At the end of the day, however, I should remind people that membership numbers do not accurately paint a picture of the vitality of our movement. What are our attendance figures? How many people do we serve in ministry? What's our impact in the communities in which our congregations are situated? How many campus ministries, youth centers, regional groups, camps, seminaries, mission trips, affiliate organizations, etc. are there and what are they doing and how many people are involved in them? Until these are listed, I will only track adult membership.

Julie B:

January 21, 2006 04:12 PM | Permalink for this comment

I could understand not wanting to count CLF because some members live in places other than the US. People who join CLF do so because they are UU's. If you want to know the growth rate of UU congregations than I think the CLF figures need to be considered. Also many people belong to two congregations. Before I started living full time in my motorhome I lived in a community with 3 congregations and several people I know belonged to two congregations. For isolated people the CLF is their church so I don't understand why living in an area with no church would exclude them from your count. Perhaps I don't understand what you are counting. People served by "bricks and motar" churchs with a minister inside the US?

RevThom:

January 21, 2006 05:11 PM | Permalink for this comment

Julie, here are your numbers.

2004-2005 w/o CLF:
# of congregations certified by deadline: 889
# of Adult Members: 143,387
Net Growth: +2,397
Percentage Growth: +1.69%

2004-2005 w/ CLF:
# of congregations certified by deadline: 890
# of Adult Members: 146,439
Net Growth: +1,877
Percentage Growth: +1.30%

2005-2006 w/o CLF:
# of congregations certified so far: 267
# of Adult Members: 42,177
Net Growth: +301
Percentage Growth: +0.72%

2005-2006 w/ CLF:
# of congregations certified so far: 268
# of Adult Members: 45,024
Net Growth: +596
Percentage Growth: +1.34%

Julie B:

January 21, 2006 07:20 PM | Permalink for this comment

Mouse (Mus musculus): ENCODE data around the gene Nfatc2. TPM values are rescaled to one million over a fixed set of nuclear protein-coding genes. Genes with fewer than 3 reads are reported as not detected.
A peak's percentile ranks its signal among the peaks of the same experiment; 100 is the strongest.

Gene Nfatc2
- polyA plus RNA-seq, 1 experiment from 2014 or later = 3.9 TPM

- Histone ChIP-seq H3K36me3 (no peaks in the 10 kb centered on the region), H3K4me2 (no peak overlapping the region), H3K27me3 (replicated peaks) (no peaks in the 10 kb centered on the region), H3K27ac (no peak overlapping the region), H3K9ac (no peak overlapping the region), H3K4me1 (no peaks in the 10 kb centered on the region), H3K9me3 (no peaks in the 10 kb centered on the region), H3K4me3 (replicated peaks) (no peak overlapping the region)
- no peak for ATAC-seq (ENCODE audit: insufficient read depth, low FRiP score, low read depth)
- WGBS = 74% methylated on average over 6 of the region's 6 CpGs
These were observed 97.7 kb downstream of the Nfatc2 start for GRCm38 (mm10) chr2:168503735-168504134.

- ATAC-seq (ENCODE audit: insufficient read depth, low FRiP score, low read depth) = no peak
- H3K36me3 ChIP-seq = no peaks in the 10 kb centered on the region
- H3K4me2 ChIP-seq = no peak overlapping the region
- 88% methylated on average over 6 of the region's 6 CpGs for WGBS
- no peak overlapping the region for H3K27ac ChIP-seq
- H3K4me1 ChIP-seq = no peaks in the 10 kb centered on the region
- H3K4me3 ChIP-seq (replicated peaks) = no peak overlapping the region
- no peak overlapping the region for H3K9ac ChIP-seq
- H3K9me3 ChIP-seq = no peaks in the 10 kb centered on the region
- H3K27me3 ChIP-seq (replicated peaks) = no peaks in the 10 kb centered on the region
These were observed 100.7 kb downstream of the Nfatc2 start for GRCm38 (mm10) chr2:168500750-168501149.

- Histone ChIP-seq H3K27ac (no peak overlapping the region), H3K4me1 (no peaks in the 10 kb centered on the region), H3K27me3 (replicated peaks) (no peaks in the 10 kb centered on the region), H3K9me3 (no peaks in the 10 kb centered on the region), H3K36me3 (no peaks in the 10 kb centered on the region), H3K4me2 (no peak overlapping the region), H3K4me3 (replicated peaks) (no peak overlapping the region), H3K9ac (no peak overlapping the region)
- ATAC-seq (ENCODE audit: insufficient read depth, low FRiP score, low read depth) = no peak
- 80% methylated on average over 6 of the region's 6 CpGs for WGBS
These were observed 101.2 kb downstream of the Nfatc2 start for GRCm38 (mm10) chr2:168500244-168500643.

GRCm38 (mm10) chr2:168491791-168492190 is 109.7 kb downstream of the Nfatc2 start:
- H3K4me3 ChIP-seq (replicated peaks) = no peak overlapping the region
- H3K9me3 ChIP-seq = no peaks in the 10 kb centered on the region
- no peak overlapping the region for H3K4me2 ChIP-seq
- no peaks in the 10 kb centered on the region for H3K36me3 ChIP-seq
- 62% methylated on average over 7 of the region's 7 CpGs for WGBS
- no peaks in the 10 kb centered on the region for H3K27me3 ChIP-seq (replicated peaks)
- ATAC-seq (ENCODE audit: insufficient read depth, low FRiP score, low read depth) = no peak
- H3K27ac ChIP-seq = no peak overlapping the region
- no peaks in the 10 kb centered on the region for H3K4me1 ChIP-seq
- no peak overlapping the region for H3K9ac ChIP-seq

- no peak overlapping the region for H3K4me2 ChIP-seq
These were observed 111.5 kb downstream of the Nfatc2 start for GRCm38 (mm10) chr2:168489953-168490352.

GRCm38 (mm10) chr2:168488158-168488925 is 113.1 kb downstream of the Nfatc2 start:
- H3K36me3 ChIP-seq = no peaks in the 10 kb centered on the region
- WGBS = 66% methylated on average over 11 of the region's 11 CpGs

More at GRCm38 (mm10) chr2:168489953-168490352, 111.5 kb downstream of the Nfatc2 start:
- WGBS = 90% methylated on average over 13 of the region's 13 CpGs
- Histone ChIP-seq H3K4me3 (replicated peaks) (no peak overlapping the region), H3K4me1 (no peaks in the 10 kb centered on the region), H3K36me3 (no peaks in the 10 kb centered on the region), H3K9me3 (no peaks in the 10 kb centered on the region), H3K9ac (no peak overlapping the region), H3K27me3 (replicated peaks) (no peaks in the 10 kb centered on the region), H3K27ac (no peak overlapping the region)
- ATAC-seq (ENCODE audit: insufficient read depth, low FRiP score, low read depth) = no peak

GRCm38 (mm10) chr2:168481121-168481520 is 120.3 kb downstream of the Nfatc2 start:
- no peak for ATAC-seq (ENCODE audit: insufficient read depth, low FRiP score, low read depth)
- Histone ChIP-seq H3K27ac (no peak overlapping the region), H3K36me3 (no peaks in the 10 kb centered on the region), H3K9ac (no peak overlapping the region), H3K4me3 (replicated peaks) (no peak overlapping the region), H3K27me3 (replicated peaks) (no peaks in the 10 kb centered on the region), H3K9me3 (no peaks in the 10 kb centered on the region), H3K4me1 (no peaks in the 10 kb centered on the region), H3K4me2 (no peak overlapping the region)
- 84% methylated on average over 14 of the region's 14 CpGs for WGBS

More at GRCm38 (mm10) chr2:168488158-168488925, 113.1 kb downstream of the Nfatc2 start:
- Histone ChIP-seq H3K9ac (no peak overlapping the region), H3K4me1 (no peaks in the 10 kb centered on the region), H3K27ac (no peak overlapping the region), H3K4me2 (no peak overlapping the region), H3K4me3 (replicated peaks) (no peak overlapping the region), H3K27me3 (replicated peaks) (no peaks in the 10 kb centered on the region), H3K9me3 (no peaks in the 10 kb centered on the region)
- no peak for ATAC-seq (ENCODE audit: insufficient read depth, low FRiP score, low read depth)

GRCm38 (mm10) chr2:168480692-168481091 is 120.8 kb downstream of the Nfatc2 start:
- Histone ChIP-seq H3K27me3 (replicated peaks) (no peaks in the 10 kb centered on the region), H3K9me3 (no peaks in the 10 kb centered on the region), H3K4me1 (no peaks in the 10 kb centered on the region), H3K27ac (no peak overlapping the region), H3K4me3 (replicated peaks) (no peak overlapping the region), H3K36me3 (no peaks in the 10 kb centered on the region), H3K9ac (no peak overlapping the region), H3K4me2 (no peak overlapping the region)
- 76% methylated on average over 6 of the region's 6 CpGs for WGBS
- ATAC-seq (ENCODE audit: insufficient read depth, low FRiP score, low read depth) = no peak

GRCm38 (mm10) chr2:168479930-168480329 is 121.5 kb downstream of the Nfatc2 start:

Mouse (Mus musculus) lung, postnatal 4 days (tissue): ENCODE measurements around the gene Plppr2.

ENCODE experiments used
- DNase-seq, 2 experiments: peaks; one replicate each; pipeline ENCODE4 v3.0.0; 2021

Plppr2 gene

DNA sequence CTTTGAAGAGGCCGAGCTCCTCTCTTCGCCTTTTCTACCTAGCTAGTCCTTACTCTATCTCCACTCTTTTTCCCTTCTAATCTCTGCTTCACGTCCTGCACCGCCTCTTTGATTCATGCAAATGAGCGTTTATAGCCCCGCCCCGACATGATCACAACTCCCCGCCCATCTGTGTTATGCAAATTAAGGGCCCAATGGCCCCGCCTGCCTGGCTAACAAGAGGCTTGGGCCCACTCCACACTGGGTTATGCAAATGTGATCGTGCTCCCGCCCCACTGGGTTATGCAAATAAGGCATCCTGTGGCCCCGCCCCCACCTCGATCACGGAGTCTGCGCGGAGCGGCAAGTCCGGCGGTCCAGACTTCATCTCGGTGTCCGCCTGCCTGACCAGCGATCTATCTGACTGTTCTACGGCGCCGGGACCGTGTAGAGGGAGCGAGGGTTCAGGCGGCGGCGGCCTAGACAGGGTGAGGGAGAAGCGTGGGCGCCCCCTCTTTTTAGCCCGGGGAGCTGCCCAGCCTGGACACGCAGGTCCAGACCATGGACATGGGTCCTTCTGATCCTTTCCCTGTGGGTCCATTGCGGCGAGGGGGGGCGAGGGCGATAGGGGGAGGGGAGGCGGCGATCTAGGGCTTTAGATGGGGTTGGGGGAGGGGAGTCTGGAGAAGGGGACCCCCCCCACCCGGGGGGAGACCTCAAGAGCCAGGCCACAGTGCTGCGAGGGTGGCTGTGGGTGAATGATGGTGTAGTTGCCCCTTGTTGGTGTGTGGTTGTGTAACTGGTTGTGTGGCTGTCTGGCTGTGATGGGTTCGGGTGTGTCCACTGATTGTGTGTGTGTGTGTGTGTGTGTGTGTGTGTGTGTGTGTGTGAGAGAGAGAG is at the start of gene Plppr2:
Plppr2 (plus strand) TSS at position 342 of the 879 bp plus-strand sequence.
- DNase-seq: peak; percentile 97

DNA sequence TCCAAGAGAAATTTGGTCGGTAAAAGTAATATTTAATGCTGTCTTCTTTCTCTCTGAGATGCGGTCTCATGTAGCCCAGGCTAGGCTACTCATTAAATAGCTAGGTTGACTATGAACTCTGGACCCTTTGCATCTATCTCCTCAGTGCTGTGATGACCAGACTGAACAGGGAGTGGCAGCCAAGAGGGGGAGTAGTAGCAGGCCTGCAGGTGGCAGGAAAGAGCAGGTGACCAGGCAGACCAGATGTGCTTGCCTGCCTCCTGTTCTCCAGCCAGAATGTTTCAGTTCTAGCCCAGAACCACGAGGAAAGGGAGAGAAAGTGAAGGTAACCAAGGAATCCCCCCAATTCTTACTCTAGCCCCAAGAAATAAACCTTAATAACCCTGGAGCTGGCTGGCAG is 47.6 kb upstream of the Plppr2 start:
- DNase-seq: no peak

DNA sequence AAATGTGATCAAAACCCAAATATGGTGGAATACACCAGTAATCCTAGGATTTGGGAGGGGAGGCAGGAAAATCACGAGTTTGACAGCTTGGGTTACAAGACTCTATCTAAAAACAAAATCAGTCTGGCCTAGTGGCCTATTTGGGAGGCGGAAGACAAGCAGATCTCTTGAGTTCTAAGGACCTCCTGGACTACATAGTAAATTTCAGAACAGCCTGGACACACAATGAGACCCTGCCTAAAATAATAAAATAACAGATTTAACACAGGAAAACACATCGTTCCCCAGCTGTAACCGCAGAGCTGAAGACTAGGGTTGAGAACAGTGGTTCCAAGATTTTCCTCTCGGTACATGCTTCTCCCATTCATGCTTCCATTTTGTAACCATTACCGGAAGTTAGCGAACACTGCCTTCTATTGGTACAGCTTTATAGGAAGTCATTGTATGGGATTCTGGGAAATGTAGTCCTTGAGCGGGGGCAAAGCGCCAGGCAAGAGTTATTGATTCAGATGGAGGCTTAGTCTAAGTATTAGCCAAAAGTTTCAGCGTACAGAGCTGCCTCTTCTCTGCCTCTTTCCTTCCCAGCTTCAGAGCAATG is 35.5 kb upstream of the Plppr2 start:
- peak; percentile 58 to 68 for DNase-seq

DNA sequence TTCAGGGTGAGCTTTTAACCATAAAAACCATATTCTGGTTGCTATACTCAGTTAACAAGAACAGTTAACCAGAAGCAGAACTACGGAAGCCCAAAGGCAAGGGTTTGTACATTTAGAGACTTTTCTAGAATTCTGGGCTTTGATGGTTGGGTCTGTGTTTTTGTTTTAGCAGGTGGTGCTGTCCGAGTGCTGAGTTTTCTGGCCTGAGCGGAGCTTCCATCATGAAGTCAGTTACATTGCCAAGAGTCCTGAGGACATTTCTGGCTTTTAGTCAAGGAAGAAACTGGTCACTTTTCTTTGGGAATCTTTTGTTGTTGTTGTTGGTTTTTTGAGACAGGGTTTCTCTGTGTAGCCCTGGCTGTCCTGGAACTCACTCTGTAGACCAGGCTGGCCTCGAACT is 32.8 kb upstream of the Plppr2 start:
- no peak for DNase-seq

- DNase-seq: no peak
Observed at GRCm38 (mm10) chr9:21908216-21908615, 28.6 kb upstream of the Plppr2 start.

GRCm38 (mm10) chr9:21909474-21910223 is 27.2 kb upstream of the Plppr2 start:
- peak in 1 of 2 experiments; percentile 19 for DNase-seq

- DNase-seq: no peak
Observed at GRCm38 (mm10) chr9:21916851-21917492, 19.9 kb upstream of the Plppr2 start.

Thanks for the numbers, Rev. Thom. It would appear CLF lost members in 2004-2005 to bring the percentage down to 1.01 from 1.69 without them or did the numbers get reversed. I'm not sure of the statistical significance of the difference in percentages both seem much lower than we would like in terms of growth.

I'm now wondering if the UUA had more growth during the years they encouraged the fellowship movement. Most of the recent grown in the CLF has come from the internet I believe but I don't think that is where property based congregations would achieve growth.

RevThom:

January 21, 2006 09:22 PM | Permalink for this comment

Math problems I think. Fixed some of the numbers above.

Jaume:

January 22, 2006 05:10 AM | Permalink for this comment

Philocrites and Thom, if you want to look at the "growth dynamics" of US congregations, you don't need to take the total figures. Take a sample that is sociologically sound and make an estimation of general trends. I'm sure that the UUA has people capable of running this kind of analysis (or they have this service externalized). OTOH the idea that the UUA is only concerned about how they are doing in the USA and is increasingly ignoring the rest of the Unitarian world as if it was alien to them is worrying me more and more these days. I can only hope that this is temporary, and that the UUA will be again in the future a denomination that cares about the world and not just about America.

Scott Wells:

January 22, 2006 01:58 PM | Permalink for this comment

Since Philo doesn't have trackbacks, I'll note here that I've written on the UUA stats on my blog:

http://www.universalistchurch.net/boyinthebands/archives/up-from-2004/

Julie B:

January 22, 2006 04:08 PM | Permalink for this comment

The best that these numbers can represent is a trend. Each congregation has its own policy regarding membership and when to take someone off the membership roles. I think congregations do their best to give an accurate representation of their membership but I suspect what we get is an approximation.

I think what we do know is that congregations over a certain size continue to grow. For example the First U Church in my home town spun off two congregations and still had a crowding problem and three services a week. Under a certain size congregations tend to wither. Are we concerned that the size of the UUA overall is not at a sufficient size to encourage growth.